Copying in the Library

Library Photocopying Authorized by Section 108

In addition to copying that would fall within the fair-use section of the law, certain additional types of library copying are authorized by Section 108 of the law. These general conditions apply:

    • The copy is made without any purpose of direct or indirect commercial advantage.
    • The collections of the library are open to the public or available not only to researchers affiliated with the library but also to other persons doing research in a specialized field.
    • The copy includes a notice of copyright.

Section 108(d) authorizes the making of a single copy of a single article or a copy of a small part of a copyrighted work in the library's collections, provided that:

    • The copy becomes the property of the user;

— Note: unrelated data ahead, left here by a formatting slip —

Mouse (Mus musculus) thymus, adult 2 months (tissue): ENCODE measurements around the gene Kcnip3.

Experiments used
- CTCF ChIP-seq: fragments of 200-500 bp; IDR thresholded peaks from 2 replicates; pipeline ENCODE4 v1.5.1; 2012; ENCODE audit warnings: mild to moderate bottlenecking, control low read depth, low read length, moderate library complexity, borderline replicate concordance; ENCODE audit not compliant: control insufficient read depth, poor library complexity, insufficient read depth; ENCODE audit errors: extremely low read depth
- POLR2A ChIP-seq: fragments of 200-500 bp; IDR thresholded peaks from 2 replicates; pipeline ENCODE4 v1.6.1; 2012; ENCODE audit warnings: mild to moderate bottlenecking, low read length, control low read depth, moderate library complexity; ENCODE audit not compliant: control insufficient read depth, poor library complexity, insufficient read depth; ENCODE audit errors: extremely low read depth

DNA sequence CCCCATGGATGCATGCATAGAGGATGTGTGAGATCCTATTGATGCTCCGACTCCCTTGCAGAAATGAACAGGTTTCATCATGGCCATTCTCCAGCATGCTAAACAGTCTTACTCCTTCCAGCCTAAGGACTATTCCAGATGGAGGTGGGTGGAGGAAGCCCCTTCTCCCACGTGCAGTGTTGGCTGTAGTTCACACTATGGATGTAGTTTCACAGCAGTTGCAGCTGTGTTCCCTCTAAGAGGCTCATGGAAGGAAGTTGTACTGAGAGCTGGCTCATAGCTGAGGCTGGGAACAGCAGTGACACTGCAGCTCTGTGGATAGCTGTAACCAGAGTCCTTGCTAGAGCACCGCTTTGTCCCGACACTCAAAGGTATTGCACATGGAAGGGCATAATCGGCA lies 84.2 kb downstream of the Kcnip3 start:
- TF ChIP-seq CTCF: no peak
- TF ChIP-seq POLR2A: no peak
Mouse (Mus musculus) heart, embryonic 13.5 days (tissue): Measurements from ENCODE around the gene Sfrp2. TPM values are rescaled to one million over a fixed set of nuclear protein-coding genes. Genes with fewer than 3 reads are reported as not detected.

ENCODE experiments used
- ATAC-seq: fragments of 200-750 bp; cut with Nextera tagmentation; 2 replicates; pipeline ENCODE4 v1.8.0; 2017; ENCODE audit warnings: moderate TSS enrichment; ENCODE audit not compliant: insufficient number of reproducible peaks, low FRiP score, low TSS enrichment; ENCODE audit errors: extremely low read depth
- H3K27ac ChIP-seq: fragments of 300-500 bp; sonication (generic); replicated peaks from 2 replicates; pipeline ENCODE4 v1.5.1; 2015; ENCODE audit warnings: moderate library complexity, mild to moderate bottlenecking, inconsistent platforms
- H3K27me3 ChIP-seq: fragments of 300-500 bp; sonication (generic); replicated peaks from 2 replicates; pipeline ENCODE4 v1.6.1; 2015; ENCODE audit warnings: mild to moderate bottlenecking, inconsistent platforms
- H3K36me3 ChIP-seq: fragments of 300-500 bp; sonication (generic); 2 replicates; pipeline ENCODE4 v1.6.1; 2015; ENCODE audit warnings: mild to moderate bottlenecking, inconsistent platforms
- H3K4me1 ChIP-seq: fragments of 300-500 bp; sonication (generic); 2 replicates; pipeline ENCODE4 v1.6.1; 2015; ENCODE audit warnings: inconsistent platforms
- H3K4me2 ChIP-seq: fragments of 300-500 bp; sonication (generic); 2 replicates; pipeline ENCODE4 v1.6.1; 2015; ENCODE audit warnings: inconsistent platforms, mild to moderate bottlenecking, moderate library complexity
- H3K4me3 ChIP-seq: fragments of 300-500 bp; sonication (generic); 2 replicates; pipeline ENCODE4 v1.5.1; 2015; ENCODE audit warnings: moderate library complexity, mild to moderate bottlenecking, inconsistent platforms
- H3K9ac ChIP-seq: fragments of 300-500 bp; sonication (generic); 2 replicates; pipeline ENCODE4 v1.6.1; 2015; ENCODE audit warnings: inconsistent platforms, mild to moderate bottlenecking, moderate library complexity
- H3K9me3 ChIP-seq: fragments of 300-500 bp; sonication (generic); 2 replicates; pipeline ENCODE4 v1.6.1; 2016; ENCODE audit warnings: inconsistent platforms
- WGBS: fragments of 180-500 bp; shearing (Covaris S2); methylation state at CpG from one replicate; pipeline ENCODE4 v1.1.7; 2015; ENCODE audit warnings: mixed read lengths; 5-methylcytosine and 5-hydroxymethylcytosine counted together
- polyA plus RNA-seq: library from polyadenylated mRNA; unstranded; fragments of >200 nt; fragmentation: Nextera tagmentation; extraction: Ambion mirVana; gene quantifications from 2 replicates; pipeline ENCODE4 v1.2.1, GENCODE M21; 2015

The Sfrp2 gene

• The library has no notice that the use of the copy would be for any purpose other than private study, scholarship, or research; and
    • The library both includes on its order form and displays prominently at the place where users submit copying requests a warning about copyright in accordance with requirements prescribed by the Register of Copyrights. The exact wording of the official text of the required copyright warning signs for print and computer software is available at the Library of Congress' and Stanford Libraries' Copyright & Fair Use: Library Photocopying page.

Section 108 does not authorize a library to make multiple copies.


A person who violates the rights of the copyright owner is a copyright infringer. Remedies available to the copyright holder for infringement include damages, injunction, and recovery of court costs and attorney's fees. There is also criminal infringement (done willfully for commercial advantage or private financial gain), which is subject to a fine and/or imprisonment for each infringement (

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